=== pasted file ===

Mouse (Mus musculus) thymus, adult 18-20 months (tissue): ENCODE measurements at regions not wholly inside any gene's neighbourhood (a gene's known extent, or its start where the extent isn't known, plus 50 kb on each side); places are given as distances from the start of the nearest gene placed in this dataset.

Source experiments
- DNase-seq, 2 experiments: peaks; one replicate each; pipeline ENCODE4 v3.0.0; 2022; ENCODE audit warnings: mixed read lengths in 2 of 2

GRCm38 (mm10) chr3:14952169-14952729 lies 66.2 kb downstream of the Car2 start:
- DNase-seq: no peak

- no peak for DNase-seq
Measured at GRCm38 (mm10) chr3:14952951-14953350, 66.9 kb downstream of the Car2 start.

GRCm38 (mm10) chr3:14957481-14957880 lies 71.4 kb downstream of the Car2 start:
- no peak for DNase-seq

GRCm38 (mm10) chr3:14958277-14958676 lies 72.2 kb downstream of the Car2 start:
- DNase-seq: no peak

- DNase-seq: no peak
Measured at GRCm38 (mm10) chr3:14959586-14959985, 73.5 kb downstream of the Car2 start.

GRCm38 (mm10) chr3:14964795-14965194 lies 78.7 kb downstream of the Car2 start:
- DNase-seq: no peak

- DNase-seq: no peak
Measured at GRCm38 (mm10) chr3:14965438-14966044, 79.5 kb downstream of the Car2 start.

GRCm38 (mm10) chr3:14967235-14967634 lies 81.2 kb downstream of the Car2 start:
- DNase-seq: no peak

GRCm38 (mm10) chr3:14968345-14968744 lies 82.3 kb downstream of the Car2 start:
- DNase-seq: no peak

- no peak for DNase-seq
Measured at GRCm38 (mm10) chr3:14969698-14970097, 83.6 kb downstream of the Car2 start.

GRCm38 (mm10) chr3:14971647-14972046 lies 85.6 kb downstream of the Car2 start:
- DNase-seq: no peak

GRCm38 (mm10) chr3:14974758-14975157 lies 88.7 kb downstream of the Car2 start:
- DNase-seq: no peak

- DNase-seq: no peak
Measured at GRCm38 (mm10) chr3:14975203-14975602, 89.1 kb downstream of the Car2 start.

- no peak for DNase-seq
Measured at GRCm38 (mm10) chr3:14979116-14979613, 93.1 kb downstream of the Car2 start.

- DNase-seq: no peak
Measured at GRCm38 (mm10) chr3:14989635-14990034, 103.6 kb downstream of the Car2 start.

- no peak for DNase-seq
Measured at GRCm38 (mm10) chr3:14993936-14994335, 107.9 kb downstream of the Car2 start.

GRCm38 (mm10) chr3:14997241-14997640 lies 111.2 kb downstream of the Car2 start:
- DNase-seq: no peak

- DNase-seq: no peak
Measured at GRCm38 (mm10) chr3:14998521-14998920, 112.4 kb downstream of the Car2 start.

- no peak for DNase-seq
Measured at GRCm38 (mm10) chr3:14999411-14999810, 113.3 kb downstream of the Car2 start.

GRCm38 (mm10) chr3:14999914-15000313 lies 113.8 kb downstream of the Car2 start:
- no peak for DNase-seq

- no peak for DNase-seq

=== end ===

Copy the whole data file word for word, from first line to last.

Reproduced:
Mouse (Mus musculus) thymus, adult 18-20 months (tissue): ENCODE measurements at regions not wholly inside any gene's neighbourhood (a gene's known extent, or its start where the extent isn't known, plus 50 kb on each side); places are given as distances from the start of the nearest gene placed in this dataset.

Source experiments
- DNase-seq, 2 experiments: peaks; one replicate each; pipeline ENCODE4 v3.0.0; 2022; ENCODE audit warnings: mixed read lengths in 2 of 2

GRCm38 (mm10) chr3:14952169-14952729 lies 66.2 kb downstream of the Car2 start:
- DNase-seq: no peak

- no peak for DNase-seq
Measured at GRCm38 (mm10) chr3:14952951-14953350, 66.9 kb downstream of the Car2 start.

GRCm38 (mm10) chr3:14957481-14957880 lies 71.4 kb downstream of the Car2 start:
- no peak for DNase-seq

GRCm38 (mm10) chr3:14958277-14958676 lies 72.2 kb downstream of the Car2 start:
- DNase-seq: no peak

- DNase-seq: no peak
Measured at GRCm38 (mm10) chr3:14959586-14959985, 73.5 kb downstream of the Car2 start.

GRCm38 (mm10) chr3:14964795-14965194 lies 78.7 kb downstream of the Car2 start:
- DNase-seq: no peak

- DNase-seq: no peak
Measured at GRCm38 (mm10) chr3:14965438-14966044, 79.5 kb downstream of the Car2 start.

GRCm38 (mm10) chr3:14967235-14967634 lies 81.2 kb downstream of the Car2 start:
- DNase-seq: no peak

GRCm38 (mm10) chr3:14968345-14968744 lies 82.3 kb downstream of the Car2 start:
- DNase-seq: no peak

- no peak for DNase-seq
Measured at GRCm38 (mm10) chr3:14969698-14970097, 83.6 kb downstream of the Car2 start.

GRCm38 (mm10) chr3:14971647-14972046 lies 85.6 kb downstream of the Car2 start:
- DNase-seq: no peak

GRCm38 (mm10) chr3:14974758-14975157 lies 88.7 kb downstream of the Car2 start:
- DNase-seq: no peak

- DNase-seq: no peak
Measured at GRCm38 (mm10) chr3:14975203-14975602, 89.1 kb downstream of the Car2 start.

- no peak for DNase-seq
Measured at GRCm38 (mm10) chr3:14979116-14979613, 93.1 kb downstream of the Car2 start.

- DNase-seq: no peak
Measured at GRCm38 (mm10) chr3:14989635-14990034, 103.6 kb downstream of the Car2 start.

- no peak for DNase-seq
Measured at GRCm38 (mm10) chr3:14993936-14994335, 107.9 kb downstream of the Car2 start.

GRCm38 (mm10) chr3:14997241-14997640 lies 111.2 kb downstream of the Car2 start:
- DNase-seq: no peak

- DNase-seq: no peak
Measured at GRCm38 (mm10) chr3:14998521-14998920, 112.4 kb downstream of the Car2 start.

- no peak for DNase-seq
Measured at GRCm38 (mm10) chr3:14999411-14999810, 113.3 kb downstream of the Car2 start.

GRCm38 (mm10) chr3:14999914-15000313 lies 113.8 kb downstream of the Car2 start:
- no peak for DNase-seq

- no peak for DNase-seq